President Obama - I still like saying that and I'm not even in his continent (OK, a little bias there, you may disagree) - is of course to be applauded for his decision to launch a root and branch investigation into American cyber-security. In fact I'd urge other countries, particularly my own (which apparently can't hold on to addresses on a disk for longer than five minutes without losing them) to sit up and pay attention. Or just sit up and bark. Get on with it. The BBC's account is [URL="http://news.bbc.co.uk/1/hi/technology/7880695.stm"]here[/URL]. But there's another angle to this story. One of …

Member Avatar
+0 forum 2
Member Avatar

I was initially pleased to see that Microsoft is going to start offering a Fix-it system which you can download from the Web. You have a computer problem, then assuming you can still get at the Internet you go onto Microsoft's pages, download this new fix-it thing and it will address whichever known problem you have. OK. Flaw number one, your problem may be that you can't get onto the Web. It may not be though, and we'll assume for the moment that it's not. Flaw number two is; hang on, if there are known issues shouldn't these be getting …

+0 forum 0
Member Avatar

I can't imagine the issue is of much interest outside the UK (although I see the New York Times is having a laugh at our expense, understandably) but it's been snowing a bit in London. This will become important in a minute, bear with me. I should explain that in London we don't get much snow. Half an inch of the white flaky stuff and we tend to panic. Our roads and rails were built primarily by Victorians who weren't expecting anything other than a variation on 'mild' in weather terms and now that we're getting more severe conditions we …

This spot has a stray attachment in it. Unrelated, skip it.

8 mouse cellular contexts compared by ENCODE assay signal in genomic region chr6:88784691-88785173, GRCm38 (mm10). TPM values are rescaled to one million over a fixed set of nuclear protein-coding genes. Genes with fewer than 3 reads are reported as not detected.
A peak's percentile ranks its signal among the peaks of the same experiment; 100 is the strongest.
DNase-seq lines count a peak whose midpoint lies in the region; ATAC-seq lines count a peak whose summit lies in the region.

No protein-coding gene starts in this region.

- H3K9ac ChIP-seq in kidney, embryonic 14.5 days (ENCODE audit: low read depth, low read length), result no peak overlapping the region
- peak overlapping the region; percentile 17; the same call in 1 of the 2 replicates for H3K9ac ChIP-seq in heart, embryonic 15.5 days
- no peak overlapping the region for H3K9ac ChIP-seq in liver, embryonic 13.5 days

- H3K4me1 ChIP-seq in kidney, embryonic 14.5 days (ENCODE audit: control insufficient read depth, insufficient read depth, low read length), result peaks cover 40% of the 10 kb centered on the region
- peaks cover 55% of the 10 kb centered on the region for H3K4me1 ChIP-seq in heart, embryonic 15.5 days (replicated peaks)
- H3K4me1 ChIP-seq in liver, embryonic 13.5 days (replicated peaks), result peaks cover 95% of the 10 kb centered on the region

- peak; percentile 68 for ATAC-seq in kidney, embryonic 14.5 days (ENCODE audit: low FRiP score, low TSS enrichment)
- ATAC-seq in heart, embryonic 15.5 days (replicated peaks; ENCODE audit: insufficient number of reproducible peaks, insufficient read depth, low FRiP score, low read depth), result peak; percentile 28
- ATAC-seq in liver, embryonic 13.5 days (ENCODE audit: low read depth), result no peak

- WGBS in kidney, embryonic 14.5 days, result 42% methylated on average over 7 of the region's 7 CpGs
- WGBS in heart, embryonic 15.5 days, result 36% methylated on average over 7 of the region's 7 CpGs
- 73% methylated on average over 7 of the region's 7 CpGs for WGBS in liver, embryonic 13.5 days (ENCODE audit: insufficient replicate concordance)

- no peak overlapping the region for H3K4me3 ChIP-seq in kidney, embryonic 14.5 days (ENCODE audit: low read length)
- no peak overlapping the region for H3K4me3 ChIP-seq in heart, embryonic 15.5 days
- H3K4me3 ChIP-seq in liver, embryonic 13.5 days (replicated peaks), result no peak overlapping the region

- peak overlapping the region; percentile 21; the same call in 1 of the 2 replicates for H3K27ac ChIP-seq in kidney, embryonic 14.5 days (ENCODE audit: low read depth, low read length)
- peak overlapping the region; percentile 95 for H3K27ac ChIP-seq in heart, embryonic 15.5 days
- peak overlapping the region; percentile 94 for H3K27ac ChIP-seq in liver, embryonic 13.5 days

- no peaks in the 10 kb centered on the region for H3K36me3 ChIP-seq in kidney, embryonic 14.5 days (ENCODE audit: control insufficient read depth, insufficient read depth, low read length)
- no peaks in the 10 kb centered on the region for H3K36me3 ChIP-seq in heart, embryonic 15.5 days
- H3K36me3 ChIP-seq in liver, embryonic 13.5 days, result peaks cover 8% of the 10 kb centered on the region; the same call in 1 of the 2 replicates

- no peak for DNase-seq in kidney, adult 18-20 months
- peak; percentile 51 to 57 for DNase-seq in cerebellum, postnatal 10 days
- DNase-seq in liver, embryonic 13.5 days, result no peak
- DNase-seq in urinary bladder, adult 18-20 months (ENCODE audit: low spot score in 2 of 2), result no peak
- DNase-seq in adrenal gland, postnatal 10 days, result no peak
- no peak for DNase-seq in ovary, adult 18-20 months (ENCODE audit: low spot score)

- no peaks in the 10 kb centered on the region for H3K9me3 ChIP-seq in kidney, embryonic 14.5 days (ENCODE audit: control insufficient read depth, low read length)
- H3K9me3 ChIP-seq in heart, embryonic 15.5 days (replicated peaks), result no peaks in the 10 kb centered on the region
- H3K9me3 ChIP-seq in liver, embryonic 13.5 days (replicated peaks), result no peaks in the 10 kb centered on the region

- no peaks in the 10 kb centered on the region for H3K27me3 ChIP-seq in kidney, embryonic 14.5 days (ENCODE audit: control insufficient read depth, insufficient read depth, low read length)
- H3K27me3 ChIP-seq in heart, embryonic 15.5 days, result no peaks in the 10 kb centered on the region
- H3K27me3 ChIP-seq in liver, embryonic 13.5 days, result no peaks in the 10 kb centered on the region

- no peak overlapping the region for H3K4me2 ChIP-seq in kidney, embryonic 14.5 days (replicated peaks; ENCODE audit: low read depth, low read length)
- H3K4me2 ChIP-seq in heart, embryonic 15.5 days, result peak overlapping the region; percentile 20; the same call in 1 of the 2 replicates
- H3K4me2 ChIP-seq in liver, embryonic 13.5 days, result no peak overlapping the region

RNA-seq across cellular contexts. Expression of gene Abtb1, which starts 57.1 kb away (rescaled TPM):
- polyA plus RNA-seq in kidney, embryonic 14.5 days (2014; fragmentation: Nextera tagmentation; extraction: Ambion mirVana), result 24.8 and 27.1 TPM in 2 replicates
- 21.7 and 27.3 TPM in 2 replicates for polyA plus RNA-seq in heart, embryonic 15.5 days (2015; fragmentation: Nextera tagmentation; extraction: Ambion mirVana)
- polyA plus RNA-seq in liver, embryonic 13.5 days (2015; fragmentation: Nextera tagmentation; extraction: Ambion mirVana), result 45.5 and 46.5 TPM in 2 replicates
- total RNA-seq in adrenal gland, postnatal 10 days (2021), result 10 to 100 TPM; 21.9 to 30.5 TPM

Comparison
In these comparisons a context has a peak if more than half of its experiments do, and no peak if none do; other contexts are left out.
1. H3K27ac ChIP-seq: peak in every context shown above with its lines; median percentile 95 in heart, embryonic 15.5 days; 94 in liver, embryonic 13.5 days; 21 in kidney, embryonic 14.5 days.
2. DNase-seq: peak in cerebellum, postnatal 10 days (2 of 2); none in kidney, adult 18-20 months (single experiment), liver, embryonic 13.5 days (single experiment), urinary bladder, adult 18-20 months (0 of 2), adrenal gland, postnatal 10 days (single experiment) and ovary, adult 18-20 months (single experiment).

Member Avatar
+0 forum 3
Member Avatar

Are you sitting comfortably? Then I'll begin. Once upon a time, there was a newspaper in the UK. It had an editor, it had employees, it had stories, like any other newspaper. Then it grew a website. One day, presumably someone made someone on the web side very unhappy. We will never know what exactly made them unhappy, but they were very, very sad. And we know they were very, very sad because they sabotaged the URL of a story in the newspaper and made the publication a laughing stock. And even if the paper took the web page down …

+0 forum 0
Member Avatar

Over in the UK the Government has issued what it's calling the Digital Britain Report. There has been a lot of reaction. Essentially the idea is that everyone should have broadband in their house by 2012 (just in time for us to underfund the Olympics) and, er...and they all live Happily Ever After. There has been a lot of reaction (see [URL="http://news.bbc.co.uk/1/hi/technology/7858946.stm"]the BBC's round-up[/URL] for details and a PDF of the report itself). It's short on detail, there's no real strategy, the criticisms run. My concern is elsewhere. Everybody is taking it for granted over here and elsewhere in the …

+0 forum 0
Member Avatar

Just back from a briefing with the registration company behind the new .tel domain. Interesting stuff in that it's not really about websites as people who've gone in on the first wave of registrations, for commercial companies with trademarked names, will know. Given the spate of fake celebrities - in the UK at least - on Twitter (sadly nobody is pretending to be me, I'm [URL="http://twitter.com/guyclapperton"]here[/URL] if you want to follow) I asked a bit about people passing themselves off as someone else by registering the domain first. The answer was of course obvious - they're a registration company rather …

Member Avatar
+0 forum 1

The End.